Nearly every time I saw him we would exchange our stories and memories.  They were usually the same but they never got old to us.  He would tell me about how he would “feed me, spank me and put me to bed”.  We both knew that Auntie Doris did a lot of the work in taking care of my sister and I, mostly me being the infant, but I loved to let him think it was all him.  Another story was when I went out to the barn barefoot, which was a lot, and one particular time when I was 3 or 4 I had stepped in some nasty stuff and he found me just in time before heading to the house for lunch.  He knew my Mom would be upset to see what I had gotten into and that Auntie Doris wouldn’t let me in the house so he lifted me up and washed my feet in the rain barrel.  And it was our little secret.  The third story is when I was just learning to speak and my Mom was bragging and asked me, “Who’s your Honey?”  Thinking that I was going to point to her, but instead I pointed to Uncle.  He was very proud but she apparently hadn’t been very impressed at the mutiny.

In the winter Uncle would hitch the horses to the hay rack filled with straw and take it out to the pasture to feed the cattle.  If we could get up and dressed quick enough and it wasn’t too cold my sister and I would hop onto the hay rack and “help” feed the cows.  We usually couldn’t feel much by the end but it was worth it just to be out with Uncle.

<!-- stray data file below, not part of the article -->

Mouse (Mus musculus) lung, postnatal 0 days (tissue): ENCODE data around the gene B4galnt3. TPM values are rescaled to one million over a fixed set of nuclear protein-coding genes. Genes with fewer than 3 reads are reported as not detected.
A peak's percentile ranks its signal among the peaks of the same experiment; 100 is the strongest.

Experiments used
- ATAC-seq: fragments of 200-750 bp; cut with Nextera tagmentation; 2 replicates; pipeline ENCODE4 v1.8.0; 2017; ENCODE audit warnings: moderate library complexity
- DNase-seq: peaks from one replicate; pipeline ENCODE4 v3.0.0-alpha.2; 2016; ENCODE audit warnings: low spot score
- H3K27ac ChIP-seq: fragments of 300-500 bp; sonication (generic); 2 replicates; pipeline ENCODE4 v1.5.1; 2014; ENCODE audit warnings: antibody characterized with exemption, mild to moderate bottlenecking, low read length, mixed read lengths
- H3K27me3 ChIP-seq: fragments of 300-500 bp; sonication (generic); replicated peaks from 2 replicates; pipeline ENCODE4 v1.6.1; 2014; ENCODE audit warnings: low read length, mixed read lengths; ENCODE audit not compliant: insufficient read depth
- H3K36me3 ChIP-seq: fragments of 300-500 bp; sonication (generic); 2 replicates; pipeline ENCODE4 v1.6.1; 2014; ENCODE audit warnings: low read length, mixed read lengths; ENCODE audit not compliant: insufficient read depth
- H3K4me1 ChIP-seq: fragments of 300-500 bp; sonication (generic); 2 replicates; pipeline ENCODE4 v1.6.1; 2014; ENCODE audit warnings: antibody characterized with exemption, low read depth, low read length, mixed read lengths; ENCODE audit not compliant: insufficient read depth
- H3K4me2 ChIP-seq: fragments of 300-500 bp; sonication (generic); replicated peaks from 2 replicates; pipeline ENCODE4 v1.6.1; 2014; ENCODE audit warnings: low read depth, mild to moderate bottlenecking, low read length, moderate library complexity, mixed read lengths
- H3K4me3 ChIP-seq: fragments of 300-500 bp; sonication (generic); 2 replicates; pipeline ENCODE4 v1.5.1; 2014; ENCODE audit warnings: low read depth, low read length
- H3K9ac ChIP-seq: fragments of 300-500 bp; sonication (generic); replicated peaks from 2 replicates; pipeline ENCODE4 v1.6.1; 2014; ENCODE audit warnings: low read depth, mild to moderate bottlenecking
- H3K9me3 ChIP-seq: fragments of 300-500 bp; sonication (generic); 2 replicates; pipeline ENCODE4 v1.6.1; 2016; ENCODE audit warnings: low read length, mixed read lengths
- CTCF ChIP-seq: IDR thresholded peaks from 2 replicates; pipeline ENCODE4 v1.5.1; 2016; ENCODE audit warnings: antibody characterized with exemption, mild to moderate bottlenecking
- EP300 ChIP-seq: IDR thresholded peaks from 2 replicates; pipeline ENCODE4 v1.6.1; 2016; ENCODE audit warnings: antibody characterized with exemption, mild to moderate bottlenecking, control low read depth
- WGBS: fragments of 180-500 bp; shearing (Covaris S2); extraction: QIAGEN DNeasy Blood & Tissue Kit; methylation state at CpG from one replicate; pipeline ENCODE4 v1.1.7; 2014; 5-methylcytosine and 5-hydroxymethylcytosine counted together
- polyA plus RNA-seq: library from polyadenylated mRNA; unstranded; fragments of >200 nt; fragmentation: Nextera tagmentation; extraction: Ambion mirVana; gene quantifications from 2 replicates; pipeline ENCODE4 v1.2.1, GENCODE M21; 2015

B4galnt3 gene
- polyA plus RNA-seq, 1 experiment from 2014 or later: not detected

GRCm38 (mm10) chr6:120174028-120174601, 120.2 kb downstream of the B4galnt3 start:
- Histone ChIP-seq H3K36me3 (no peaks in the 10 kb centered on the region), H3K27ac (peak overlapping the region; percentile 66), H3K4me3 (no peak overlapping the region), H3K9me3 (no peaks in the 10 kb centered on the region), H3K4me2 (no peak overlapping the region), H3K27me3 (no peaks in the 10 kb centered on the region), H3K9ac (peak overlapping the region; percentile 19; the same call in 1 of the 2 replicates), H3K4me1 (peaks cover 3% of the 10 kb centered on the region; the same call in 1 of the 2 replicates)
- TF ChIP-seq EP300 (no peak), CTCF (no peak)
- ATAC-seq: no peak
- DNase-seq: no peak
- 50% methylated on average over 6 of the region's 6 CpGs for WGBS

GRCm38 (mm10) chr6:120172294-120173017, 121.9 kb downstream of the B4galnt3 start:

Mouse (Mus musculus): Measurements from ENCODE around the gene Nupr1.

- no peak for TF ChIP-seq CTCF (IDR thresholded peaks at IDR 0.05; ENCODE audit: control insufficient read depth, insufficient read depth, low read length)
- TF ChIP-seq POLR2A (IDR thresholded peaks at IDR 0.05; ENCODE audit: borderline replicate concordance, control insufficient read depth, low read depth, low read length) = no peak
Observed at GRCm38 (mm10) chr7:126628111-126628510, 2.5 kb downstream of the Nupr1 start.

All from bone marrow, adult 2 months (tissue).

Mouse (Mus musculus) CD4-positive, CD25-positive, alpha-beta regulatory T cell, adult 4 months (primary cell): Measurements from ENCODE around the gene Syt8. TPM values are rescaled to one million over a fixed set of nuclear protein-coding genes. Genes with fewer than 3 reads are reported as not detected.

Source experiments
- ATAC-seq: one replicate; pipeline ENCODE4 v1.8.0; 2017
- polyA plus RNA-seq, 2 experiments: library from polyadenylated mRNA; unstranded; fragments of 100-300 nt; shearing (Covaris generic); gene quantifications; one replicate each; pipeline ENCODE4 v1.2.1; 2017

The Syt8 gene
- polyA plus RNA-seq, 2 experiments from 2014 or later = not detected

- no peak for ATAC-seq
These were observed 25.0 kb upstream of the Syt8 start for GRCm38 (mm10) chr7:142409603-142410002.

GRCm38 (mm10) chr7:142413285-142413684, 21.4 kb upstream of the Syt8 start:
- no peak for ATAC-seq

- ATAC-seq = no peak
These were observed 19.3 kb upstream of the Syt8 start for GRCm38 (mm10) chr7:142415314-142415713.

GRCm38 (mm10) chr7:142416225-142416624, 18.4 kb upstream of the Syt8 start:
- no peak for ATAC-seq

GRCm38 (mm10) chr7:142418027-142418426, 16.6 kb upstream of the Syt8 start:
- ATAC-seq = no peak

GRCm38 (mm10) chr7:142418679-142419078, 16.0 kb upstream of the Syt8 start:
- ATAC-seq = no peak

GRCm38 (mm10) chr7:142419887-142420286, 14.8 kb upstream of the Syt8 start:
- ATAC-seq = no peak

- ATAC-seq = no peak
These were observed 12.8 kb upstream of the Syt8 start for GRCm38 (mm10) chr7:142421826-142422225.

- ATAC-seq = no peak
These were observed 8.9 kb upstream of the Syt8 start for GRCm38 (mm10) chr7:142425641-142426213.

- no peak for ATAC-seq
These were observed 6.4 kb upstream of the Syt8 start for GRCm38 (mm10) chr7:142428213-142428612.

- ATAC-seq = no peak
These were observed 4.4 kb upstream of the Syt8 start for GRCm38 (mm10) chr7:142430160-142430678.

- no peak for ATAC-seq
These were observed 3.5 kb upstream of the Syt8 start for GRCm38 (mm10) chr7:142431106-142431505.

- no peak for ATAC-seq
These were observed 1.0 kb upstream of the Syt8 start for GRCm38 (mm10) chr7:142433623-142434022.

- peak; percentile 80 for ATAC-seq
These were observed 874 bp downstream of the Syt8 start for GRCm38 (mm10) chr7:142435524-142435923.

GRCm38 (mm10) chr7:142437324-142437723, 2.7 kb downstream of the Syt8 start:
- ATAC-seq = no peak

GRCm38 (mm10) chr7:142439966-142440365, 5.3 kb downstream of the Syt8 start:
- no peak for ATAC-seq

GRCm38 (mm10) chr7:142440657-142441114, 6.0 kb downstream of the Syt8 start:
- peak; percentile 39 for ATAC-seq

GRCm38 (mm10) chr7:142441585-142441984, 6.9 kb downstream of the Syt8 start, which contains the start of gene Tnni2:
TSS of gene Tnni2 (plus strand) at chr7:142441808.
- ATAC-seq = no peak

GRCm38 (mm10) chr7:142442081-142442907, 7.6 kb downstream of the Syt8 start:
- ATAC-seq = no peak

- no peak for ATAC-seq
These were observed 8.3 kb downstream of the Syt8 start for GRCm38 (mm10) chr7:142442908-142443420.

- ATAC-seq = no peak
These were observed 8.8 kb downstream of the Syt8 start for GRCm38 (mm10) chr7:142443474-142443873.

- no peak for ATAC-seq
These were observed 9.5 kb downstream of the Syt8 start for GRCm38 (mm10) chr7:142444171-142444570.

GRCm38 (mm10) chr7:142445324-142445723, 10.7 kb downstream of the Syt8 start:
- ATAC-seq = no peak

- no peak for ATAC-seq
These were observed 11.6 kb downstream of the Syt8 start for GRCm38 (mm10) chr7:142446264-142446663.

Apparently my sister and I would race each other to sit in his lap on the black recliner while he watched TV in the evenings.  And if whoever won left even for a moment the other was right there to take their place.  I do remember a few rare times when we both sat on his lap at the same time.  I don’t remember those times ending as well.  I don’t remember being disciplined but I’m pretty sure I’m blocking something.